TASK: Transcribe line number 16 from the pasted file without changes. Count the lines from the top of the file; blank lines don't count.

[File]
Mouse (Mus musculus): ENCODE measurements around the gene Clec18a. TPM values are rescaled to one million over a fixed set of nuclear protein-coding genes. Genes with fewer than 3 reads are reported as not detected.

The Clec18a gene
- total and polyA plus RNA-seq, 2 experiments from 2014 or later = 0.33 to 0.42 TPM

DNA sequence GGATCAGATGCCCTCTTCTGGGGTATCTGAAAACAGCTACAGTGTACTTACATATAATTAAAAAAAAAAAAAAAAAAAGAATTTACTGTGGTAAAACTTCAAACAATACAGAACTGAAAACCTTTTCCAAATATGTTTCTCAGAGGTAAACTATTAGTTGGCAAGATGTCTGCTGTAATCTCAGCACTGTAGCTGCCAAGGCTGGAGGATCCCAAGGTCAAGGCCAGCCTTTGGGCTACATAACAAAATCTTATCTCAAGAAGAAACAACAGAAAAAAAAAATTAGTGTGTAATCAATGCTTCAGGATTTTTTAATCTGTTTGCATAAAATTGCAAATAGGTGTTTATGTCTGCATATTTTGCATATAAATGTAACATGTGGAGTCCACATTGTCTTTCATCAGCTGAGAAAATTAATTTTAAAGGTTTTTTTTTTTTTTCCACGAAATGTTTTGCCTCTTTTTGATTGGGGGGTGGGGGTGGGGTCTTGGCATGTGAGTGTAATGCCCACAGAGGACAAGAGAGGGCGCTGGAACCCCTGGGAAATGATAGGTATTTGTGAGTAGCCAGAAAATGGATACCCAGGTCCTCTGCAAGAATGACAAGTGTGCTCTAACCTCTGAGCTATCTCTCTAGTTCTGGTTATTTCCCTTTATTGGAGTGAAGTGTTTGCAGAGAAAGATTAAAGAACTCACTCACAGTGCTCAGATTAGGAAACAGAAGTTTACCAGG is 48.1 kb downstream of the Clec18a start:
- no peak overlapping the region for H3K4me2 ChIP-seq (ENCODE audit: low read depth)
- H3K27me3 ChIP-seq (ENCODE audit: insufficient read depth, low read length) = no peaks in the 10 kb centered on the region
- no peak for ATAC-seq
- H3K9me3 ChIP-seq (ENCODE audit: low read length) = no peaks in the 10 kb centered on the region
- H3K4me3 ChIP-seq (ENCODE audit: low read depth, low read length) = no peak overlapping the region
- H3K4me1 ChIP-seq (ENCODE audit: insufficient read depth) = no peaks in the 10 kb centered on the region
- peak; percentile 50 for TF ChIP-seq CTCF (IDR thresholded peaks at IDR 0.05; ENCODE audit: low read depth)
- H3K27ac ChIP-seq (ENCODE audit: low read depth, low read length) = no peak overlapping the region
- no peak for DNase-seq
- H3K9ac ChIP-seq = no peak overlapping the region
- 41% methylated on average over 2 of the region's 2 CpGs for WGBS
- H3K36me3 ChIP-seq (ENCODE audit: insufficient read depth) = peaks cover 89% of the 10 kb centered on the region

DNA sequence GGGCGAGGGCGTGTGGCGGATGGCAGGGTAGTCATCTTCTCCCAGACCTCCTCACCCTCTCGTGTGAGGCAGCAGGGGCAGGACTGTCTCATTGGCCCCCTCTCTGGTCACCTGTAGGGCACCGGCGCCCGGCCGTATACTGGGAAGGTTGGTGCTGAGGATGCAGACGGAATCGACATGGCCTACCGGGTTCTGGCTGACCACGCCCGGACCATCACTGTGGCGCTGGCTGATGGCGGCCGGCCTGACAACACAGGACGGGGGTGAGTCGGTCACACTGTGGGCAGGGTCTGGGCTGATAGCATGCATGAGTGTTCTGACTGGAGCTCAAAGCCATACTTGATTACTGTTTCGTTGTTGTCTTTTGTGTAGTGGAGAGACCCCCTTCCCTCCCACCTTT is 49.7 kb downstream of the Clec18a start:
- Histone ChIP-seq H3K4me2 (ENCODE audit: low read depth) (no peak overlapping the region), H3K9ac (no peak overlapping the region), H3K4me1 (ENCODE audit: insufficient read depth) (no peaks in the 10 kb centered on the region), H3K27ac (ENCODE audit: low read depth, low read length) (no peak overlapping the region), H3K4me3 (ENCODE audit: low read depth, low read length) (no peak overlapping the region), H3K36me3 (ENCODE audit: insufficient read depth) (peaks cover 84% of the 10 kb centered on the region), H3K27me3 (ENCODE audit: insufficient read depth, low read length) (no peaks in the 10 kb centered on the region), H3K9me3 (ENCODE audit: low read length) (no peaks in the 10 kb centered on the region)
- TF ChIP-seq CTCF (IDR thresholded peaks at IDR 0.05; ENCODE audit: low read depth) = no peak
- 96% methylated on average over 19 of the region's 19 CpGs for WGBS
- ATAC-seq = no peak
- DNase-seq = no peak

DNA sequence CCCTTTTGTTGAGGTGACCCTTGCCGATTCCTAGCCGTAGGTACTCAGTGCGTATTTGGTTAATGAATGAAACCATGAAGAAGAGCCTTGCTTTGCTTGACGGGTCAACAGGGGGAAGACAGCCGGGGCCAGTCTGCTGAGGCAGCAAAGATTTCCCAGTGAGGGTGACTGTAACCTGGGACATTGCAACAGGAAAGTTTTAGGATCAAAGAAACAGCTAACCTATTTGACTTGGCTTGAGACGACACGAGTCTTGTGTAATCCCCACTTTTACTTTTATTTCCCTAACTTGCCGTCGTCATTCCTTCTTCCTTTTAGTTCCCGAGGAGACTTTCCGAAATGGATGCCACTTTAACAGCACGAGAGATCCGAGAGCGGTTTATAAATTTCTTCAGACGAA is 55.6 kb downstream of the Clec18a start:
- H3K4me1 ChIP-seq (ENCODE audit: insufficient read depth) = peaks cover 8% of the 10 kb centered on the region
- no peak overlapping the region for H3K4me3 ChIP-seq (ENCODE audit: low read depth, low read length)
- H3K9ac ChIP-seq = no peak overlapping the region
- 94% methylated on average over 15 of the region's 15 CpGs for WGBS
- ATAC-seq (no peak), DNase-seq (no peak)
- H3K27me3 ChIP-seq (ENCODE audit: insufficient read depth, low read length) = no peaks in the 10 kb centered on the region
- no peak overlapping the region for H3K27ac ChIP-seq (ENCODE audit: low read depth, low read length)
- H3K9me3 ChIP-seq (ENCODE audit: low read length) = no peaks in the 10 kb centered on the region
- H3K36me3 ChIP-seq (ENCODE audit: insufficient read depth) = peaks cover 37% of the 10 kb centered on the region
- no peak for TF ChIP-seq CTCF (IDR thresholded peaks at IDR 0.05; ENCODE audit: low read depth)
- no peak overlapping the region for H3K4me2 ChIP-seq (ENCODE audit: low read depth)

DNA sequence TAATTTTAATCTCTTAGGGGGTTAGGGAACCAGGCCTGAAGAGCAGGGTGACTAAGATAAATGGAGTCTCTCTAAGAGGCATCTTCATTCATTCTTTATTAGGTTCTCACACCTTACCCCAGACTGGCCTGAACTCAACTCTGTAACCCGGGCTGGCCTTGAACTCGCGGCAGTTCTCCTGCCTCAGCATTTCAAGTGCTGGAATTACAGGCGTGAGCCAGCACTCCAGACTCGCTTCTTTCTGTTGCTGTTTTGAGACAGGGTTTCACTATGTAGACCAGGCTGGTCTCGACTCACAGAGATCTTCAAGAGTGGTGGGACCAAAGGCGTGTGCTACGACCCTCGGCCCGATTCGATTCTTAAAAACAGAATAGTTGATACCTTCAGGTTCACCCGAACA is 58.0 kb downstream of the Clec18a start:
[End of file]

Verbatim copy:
- H3K36me3 ChIP-seq (ENCODE audit: insufficient read depth) = peaks cover 89% of the 10 kb centered on the region